/* Copyright (c) 2003-2007 Scalable Informatics */ #include <stdio .h> #include <math .h> #include <sys /timeb.h> #include <time .h> #include <stdlib .h> #include <unistd .h> #include "string.h" #define NUMBER_OF_CALIPER_POINTS 10 struct timeb t_initial,t_final,caliper[NUMBER_OF_CALIPER_POINTS]; int main(int argc, char **argv) { int i,j,k,milestone,n,rc; int NMAX=5000000, MMAX=10; double *array,total,p_sum,sum,delta_t,pi, pi_exact; int true = (1==1), false = (1==0),inf=0 ; int name_length=0; char *cpu_name,c; milestone = 0; n = 0; sum = 0.0; pi_exact = 4.0*atan(1.0); rc=ftime(&caliper[milestone]); inf=1000000000; n=2; sum=0.0; milestone++; rc=ftime(&caliper[milestone]); for(k=inf-1;k>=1;k--) { sum += 1.0/((double)k*(double)k); } milestone++; rc=ftime(&caliper[milestone]); printf("zeta(%i) = %-.15f \n",n,sum); pi = sqrt(sum*6.0); printf("pi = %-.15f \n",pi); printf("error in pi = %-.15f \n",pi_exact-pi); printf("relative error in pi = %-.15f \n",(pi_exact-pi)/pi_exact); /* now report the milestone time differences */ for (i=0;i< =(milestone-1);i++) { delta_t = (double)(caliper[i+1].time-caliper[i].time); delta_t += (double)(caliper[i+1].millitm-caliper[i].millitm)/1000.0; printf("Milestone %i to %i: time = %-.3fs\n",i,i+1,delta_t); } }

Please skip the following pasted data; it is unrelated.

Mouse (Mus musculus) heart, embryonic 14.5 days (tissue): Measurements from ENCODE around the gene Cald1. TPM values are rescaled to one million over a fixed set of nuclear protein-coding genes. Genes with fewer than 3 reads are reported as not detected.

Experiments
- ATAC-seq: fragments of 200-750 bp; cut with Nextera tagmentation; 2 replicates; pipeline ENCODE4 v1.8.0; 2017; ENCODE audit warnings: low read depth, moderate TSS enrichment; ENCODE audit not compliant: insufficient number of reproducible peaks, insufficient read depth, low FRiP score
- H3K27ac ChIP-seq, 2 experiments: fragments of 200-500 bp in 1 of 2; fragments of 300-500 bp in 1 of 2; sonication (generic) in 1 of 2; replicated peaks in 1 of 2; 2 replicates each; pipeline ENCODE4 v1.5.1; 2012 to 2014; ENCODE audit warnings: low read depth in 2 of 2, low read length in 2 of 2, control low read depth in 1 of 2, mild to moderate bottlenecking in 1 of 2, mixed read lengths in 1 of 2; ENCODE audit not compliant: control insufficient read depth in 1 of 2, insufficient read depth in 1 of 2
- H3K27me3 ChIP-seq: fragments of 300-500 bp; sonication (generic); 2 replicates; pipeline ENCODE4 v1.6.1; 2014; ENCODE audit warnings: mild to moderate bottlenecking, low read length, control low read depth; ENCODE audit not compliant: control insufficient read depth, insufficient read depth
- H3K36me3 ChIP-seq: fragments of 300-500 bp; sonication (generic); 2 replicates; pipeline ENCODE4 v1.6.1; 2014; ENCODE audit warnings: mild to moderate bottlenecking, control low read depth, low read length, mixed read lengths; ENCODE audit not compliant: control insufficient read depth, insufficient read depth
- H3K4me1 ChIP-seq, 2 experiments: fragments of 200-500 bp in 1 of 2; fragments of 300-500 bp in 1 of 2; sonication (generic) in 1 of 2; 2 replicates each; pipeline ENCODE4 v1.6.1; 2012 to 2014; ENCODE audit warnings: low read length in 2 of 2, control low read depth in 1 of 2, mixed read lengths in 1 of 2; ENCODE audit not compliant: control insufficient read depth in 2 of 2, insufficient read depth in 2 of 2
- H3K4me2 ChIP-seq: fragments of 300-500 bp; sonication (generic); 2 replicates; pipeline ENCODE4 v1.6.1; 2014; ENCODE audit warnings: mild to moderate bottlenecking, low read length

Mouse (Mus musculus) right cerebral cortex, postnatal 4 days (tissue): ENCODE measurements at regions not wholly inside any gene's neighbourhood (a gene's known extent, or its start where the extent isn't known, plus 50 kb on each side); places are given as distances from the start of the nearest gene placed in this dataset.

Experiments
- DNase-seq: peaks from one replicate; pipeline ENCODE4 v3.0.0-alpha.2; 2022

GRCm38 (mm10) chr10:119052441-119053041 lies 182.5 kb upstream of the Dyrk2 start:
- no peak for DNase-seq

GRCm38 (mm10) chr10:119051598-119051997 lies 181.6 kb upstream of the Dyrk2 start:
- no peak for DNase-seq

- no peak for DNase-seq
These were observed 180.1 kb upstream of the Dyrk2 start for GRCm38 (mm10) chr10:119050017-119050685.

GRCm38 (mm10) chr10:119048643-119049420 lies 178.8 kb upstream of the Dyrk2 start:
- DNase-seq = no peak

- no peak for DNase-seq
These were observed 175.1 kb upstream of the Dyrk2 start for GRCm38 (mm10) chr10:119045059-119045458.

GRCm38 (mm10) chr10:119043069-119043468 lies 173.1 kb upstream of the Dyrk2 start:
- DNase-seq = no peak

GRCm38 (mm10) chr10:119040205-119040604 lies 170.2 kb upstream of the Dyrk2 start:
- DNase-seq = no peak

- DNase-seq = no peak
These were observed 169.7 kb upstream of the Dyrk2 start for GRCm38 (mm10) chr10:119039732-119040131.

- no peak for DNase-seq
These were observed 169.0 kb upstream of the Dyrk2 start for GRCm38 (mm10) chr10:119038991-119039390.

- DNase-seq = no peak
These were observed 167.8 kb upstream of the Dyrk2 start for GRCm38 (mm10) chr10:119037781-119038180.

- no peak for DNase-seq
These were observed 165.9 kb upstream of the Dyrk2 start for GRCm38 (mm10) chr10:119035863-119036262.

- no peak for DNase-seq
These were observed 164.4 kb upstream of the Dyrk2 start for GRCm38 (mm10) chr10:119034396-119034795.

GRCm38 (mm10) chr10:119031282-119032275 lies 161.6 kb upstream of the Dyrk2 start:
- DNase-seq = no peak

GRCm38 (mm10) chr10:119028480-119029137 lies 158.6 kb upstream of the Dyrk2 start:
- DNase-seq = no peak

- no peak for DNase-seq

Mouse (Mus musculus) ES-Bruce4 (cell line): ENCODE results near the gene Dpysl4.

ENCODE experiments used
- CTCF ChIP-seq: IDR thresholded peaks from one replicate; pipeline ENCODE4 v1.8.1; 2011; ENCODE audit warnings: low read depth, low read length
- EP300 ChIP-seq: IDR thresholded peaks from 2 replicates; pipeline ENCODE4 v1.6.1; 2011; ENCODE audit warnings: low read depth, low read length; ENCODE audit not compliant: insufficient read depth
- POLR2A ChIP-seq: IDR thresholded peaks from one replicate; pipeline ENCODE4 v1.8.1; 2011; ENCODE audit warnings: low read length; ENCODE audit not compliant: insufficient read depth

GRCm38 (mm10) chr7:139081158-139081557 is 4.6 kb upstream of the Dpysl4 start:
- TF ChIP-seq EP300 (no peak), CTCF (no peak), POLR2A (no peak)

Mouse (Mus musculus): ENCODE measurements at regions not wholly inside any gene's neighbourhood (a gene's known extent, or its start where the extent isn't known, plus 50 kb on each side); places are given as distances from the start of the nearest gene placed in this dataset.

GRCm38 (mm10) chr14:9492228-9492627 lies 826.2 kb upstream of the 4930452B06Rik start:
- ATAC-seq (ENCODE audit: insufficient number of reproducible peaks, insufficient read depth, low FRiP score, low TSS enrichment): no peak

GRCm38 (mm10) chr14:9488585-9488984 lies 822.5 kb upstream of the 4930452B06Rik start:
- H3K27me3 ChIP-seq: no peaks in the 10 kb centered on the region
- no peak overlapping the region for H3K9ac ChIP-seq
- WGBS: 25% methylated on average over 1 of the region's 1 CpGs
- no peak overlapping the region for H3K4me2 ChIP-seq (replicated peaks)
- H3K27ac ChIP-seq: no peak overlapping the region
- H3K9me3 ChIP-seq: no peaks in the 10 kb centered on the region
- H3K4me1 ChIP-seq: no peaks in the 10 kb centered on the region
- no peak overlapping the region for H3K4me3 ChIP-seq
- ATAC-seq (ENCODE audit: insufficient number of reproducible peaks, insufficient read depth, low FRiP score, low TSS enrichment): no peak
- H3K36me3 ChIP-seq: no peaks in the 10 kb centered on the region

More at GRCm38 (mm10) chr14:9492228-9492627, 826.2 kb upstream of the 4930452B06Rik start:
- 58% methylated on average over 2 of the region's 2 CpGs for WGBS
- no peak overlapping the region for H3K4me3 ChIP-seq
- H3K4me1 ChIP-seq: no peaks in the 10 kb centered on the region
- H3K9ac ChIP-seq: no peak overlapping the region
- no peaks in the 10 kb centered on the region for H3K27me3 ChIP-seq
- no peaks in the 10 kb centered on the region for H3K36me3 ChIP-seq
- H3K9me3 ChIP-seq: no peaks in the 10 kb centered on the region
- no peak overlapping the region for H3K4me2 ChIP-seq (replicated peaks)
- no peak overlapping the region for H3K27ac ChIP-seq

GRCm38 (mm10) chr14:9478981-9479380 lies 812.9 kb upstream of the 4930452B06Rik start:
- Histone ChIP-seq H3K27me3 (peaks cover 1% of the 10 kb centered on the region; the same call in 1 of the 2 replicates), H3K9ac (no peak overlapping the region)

takes 7.5s

Whats interesting to me is that since none of these are vectorized/parallelized, we see something of raw compiler/interpreter performance. The optimization in terms of using vector operations, and exploiting parallelism is where this gets interesting.

Rewriting the kdb+/q code as a blocked set of vectors (I had to adjust this as it was running the 32 bit version and I kept running out of memory)

N:1000000000 M:10 s:0.0f i:0 rzfk: {[x] 1.0f % (x*x) } v: {[i;r] (i*6h$r)+1+til 6h$r } \t do [M; s+: sum rzfk 9h$(v[i;N%M]) ; i+:1; ] s*:6.0f pi_comp: sqrt s pi_exact: 4.0f * atan(1.0f) delta: pi_comp - pi_exact fdelta: delta % pi_exact pi_comp delta fdelta

we now execute this in 34.4 seconds. Within a factor of 5 of the C code, and within a factor of 3 of Java.

Whats more interesting than this is that this is the pure 32 bit version of kdb+, versus 64 bit for everything else. I am not sure what sort of performance hit this would take running this way.

The construction of the kernel (the rzfk function lambda) is quite interesting. It basically provides the template for the computation. The vector v is one group of vectors (M groups total).

But you can see the exercise of power from this code. I am working on the same thing in Octave, but running into some curious bugs:

octave:25> V=1:10 V = 1 2 3 4 5 6 7 8 9 10 octave:26> sum(V) error: A(I): index out of bounds; value 10 out of bound 1 octave:26> V=[1:10] V = 1 2 3 4 5 6 7 8 9 10 octave:27> sum(V) error: A(I): index out of bounds; value 10 out of bound 1

Cool (not).

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Just a quick clarification — you say matlab/octave is “almost identical” to the julia code, but you list the matlab/octave time as 2398s. Do you mean 239.8s?

The code is almost identical. The runtimes were anything but identical.